As Parisians prepare to be treated to a spectacular European farewell from the celebrated artist and sculptor Christo, Abu Dhabi’s Liwa desert awaits its own last demonstration of his genius.
It will be the realisation of an idea that came to him in the early 1960s, using 25,000 square metres of fabric and 3,000 metres of red rope, all recyclable.
But the artist, born Christo Vladimirov Javacheff in Bulgaria, had one more unfulfilled dream: the construction of the world’s biggest sculpture in the UAE, a country he fell in love with in 1979.
Once the Arc de Triomphe’s temporary cloak has been carefully removed in time for November’s Armistice ceremony marking the end of fighting on the Western Front during the First World War, attention will turn to Abu Dhabi and Christo’s long-planned mastaba.
As long ago as 1977, the artist envisaged a sculpture 150 metres high and 300 metres long using 410,000 multi-coloured oil barrels in what Christo's website describes as a “mosaic of bright sparkling colours echoing Islamic architecture, The Mastaba [being] an ancient and familiar shape to the people of the region”.
Valdimir Yavachev, Christo’s nephew and project director for both the Paris and Liwa initiatives, believes the sculpture could become reality in between five and 10 years.
“My uncle used to talk about the software and hardware stages of a project,” he tells The National. “Software was when it was in the hearts and minds of the team, hardware was as we moved on and started physically building.
“So The Mastaba is still at the software point. But we have done all the engineering, we have the location and we are ready to go.”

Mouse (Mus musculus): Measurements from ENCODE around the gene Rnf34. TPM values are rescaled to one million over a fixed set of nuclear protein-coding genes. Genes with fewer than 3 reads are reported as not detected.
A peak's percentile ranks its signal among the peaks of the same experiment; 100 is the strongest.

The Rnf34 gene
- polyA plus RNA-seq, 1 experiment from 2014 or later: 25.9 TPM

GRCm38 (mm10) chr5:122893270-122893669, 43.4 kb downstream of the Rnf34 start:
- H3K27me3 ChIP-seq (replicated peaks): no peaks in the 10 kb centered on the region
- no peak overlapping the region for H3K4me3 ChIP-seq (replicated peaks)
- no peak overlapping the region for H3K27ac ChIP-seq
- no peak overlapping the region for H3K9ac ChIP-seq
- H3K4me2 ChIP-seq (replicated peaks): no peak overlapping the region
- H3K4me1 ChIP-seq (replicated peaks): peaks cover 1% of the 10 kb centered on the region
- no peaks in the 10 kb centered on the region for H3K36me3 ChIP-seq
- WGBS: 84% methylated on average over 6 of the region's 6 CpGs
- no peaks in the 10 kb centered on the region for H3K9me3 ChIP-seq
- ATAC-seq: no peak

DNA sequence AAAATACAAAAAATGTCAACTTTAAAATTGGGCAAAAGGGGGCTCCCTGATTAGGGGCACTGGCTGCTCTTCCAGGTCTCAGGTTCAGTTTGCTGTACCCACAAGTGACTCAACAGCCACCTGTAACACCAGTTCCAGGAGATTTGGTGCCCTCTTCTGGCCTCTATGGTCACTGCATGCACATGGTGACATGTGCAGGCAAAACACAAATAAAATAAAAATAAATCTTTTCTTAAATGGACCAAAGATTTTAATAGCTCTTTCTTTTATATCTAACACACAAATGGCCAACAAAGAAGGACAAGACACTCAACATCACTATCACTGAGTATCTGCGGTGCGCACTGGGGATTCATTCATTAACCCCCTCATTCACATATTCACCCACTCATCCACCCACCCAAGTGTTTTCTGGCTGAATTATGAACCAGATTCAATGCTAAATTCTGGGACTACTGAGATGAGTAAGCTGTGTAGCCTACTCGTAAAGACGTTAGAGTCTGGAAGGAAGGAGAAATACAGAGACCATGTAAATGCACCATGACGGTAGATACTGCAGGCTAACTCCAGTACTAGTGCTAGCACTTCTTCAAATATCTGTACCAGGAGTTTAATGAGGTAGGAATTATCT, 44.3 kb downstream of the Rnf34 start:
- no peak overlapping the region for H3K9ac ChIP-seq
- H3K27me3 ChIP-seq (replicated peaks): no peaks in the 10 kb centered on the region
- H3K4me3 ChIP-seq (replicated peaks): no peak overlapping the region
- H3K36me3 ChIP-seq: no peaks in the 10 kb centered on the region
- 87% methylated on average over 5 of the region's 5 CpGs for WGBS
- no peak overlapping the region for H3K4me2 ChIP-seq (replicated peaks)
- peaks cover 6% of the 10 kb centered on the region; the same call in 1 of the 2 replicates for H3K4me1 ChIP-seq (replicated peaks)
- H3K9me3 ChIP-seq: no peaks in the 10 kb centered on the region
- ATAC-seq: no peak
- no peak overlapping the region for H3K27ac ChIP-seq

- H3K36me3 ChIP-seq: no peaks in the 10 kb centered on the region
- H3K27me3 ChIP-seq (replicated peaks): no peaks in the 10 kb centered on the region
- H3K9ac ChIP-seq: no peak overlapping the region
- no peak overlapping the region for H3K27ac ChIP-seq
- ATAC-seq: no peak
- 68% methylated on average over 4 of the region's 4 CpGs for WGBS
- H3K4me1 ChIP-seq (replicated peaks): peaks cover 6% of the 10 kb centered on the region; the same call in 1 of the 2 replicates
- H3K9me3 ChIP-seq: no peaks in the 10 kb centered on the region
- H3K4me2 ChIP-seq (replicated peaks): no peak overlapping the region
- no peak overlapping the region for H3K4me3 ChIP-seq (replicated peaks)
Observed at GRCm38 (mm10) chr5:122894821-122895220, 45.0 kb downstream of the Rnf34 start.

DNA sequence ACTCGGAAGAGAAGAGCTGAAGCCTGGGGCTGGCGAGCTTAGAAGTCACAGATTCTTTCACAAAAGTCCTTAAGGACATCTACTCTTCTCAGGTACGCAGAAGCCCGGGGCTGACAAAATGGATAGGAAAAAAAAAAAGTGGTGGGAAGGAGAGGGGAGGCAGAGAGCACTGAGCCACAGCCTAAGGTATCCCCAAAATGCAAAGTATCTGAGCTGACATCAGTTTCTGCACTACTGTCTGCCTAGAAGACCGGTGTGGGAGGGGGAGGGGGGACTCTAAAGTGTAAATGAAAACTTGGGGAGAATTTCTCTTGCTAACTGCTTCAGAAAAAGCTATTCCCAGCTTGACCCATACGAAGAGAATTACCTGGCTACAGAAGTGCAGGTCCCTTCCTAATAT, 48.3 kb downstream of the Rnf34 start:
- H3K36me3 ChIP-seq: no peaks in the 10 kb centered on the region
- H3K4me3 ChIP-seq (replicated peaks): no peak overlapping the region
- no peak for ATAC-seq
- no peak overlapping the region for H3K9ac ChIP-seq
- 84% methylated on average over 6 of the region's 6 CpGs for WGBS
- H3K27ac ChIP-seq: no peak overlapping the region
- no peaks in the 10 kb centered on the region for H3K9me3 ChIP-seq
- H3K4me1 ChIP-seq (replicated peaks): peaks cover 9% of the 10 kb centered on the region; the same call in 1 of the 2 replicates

Christo and his French wife Jeanne-Claude, an important collaborator in his work, first visited the UAE in 1979 – two years after the artist came up with the idea of The Mastaba – and their introduction to the country was followed by many more trips.
They identified a site in Gharbia, near the oasis of Liwa and approximately 160 kilometres south of Abu Dhabi city.
“Christo was a very visual artist,” his nephew says. “He found a very strong connection with the quite incredible, stunning beauty and light changes of the desert, but he also had a great relationship with the people he met in Abu Dhabi.”
Yavachev says his uncle was “very much with it” until his death last year, aged 84. Jeanne-Claude – “a very critical collaborator with an eye for the smallest detail” – died 11 years earlier.
The Arc de Triomphe project, first mooted by Christo in the early 1960s, has been delayed twice. France’s Bird Protection League asked for a postponement because a kestrel falcon was nesting inside the monument; “we are quite used to bird-related issues”, Yavachev says. Then, the Covid-19 pandemic forced a further delay.
Philippe Belaval, president of the Centre des Monuments Nationaux, a French government body that conserves historic buildings and manages the monument, has acclaimed the posthumous Christo project as “an event of global resonance”.
No public funds are involved. The £12 million ($16.9m) cost was met from the proceeds of sales from Christo's work. Similarly, the Liwa mastaba will be self-financed.
“The Eiffel Tower was also self-financing and cost about the same at today’s prices as will be the case with The Mastaba,” he explains.
“Just as the Eiffel tower is a symbol of Paris and France, The Mastaba can become a symbol of Abu Dhabi.”
Christo and his wife are celebrated for other major international works, including wrapping the Reichstag in Berlin in 1995, four years before the building became home to the German parliament, and Paris's oldest standing bridge, the Pont Neuf, 10 years earlier.
“I’m 48 so would like to think The Mastaba will be completed in my lifetime,” Yavachev says.